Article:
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Annalee Stewart, Legislative and Branch Liaison for the Women's International League for Peace and Freedom, invites Dr. King to speak at the organization's fiftieth anniversary banquet. She provides a historic backdrop for the organization and explains its current focus on "Peace, Freedom and Bread."
The University of Pittsburgh's campus newspaper, "The Pitt News," reports that Dr. King's speech drew a larger crowd than "John Kennedy, Theodore Sorenson or Herbert Aptheker when these men spoke at the University." Dr. King answers questions about issues such as Vietnam, Black Power, white backlash and Negro anti-Semitism. He also discussed the importance of an anti-poverty effort, particularly when examining what is spent on the war in Vietnam and the nation's space program.
The Catholic Interracial Council of Chicago announces that Dr. King will be awarded the John F. Kennedy Annual Award at their 1964 benefit dinner as a tribute to his leadership. According to polls published in Newsweek magazine, Dr. King's leadership was prized "more than any other single Negro."
The Chicago Daily Defender highlights Dr. King's appointment of Rev. Jesse Jackson as head of the Special Projects and Economic Development Department of the SCLC.
A . T. Walden writes to Dr. King congratulating him on the performance of the SCLC lead program featuring the singing and acting of Harry Belafonte. Walden continues to express his belief by stating that the Reverend fills a unique role in the American dream of brotherhood and equality.
This memorandum provides a list of schools and school systems expected to desegregate in September of 1957. The Southern Regional Council, Inc. also includes vital information concerning pending Negro applications for school admittance and schools actively involved in litigation.
Skyline High School invites Dr. King to attend their annual dance sponsored by the Associated Men of Skyline. The dance is entitled, "The Southern Queen," and may include additional prominent leaders such as President Lyndon B. Johnson.
Arthur Abba Goldberg, Deputy Attorney General for the New Jersey Department of Community Affairs and the Housing Finance Agency is sending a copy of his resume to Dr. King, and expresses his interest in conducting seminars in the field of housing or housing finance.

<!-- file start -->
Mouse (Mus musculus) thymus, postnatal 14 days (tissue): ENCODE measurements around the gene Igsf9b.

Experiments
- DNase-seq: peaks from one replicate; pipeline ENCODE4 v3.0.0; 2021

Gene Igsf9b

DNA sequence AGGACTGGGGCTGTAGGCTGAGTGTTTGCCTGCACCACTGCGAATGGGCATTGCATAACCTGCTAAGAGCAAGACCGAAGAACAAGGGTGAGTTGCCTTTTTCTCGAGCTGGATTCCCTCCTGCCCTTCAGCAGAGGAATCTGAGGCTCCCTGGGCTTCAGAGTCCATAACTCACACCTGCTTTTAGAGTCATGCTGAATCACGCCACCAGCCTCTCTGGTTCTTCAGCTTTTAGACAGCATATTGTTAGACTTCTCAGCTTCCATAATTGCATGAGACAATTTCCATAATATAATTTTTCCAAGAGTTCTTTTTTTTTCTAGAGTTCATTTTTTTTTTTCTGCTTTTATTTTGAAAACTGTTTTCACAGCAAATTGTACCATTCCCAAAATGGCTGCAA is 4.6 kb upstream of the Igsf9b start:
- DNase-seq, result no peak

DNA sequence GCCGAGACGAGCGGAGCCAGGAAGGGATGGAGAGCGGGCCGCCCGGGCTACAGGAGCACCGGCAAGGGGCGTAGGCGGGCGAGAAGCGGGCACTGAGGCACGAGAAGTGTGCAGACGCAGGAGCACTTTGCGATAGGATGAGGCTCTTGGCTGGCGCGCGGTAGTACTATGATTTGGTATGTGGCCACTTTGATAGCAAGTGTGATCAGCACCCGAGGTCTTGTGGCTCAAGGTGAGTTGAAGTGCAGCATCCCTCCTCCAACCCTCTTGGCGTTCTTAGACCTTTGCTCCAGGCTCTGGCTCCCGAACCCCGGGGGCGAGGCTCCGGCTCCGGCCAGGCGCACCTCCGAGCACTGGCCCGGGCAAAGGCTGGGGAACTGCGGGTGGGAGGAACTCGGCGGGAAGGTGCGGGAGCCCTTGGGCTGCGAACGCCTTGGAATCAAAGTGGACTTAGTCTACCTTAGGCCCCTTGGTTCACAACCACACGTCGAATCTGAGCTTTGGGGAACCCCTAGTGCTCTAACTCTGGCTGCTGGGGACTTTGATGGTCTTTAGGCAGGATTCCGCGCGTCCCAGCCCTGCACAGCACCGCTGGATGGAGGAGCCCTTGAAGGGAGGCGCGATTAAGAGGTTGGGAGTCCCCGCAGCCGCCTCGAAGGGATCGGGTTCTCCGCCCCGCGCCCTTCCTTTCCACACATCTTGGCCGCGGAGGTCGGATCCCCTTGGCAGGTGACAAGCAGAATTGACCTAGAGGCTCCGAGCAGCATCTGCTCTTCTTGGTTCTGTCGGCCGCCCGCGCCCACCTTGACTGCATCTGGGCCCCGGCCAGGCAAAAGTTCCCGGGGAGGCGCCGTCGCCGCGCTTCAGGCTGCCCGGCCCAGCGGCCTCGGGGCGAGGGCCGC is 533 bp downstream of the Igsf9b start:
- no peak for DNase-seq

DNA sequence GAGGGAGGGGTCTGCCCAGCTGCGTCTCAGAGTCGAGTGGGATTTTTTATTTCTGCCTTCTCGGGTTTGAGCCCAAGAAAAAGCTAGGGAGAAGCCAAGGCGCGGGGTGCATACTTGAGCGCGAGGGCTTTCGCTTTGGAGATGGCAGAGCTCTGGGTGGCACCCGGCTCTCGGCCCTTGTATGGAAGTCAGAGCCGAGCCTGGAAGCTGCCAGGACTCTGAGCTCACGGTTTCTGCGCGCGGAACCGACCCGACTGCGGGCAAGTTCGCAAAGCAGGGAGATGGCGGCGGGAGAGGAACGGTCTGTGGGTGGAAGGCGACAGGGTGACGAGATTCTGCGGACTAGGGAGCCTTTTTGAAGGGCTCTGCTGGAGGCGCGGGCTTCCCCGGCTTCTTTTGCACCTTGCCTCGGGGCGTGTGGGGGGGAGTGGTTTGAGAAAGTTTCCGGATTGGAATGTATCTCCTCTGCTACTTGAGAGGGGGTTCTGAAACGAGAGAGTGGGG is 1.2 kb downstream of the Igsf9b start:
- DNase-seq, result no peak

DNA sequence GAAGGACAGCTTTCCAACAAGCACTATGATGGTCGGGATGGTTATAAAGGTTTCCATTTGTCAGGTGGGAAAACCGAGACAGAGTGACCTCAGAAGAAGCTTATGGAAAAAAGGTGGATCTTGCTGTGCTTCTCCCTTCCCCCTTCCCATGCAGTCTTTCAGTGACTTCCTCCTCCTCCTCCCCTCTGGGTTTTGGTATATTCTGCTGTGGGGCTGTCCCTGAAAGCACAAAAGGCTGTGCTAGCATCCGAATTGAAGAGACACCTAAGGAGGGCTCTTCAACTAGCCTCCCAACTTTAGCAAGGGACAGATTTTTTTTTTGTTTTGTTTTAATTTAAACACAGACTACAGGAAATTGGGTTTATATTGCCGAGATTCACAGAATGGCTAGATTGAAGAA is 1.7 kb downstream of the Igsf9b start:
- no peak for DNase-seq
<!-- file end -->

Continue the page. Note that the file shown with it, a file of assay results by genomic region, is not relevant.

In an assessment of American labor,Dr. King poses the question, "are we as concerned for human values and human resources as we are for material and mechanical values?" Furthermore, he declares the necessity of legislative, political, and social action to rectify such failings of American society.
In this letter, Joan Daves asks Dr. King about his availability for the Publicity Directors for Harper and NAL. Joan Daves also reminds him about Stuart Harris and Jay Tower's desire to meet him.
I.M. Sternberg, Western Electric Public Affairs Representative, poses four questions regarding the social conditions of Blacks. Sternberg requests feedback from Dr. King in order to raise awareness and to promote social justice activism among company employees.
In this letter, Campe encloses payment for the rights of an English-language textbook to reprint five selections from Dr. King's "Strength to Love".
This version of Dr. King's "Letter From Birmingham Jail," published by the American Friends Service Committee, also includes the original statement made by the clergyman that prompted Dr. King's response. The eight clergymen described Dr. King's actions as "unwise and untimely." In his response, Dr. King references biblical and historical figures to illustrate why the Civil Rights Movement can no longer wait. He also expresses his frustration with many within organized religion and the moderate white American.
In this letter Robert K. Hudnut of the St. Luke Presbyterian Church offers an idea to Dr. King, namely to build a monument for those that have given their life in the line of civil rights. Hudnut proposes to call the monument "A Martyrs' Monument."
In a letter to the heads of various organizations, Marvin Caplan encloses information regarding the Crime Control Bill that was sent to all members of the State Judiciary Committee. The enclosure is entitled "A New Threat to School Desegregation."
Florida Democratic Congressman Paul Todd explains to Dr. King why he voted against seating five congressman of the Mississippi Freedonm Democratic Party. Todd based his decision on an earlier precedent, which dismissed a previous claim "because it was brought by a party not legally a candidate for the contested seat."
Edward Rutledge and Jack E. Wood Jr. represent the National Committee Against Discrimination in Housing, Center for Fair Housing. They expound on housing, planning policies, and programs for New York City. In addition, they affirm their belief that policy-makers should include and reflect the concerns of the minority.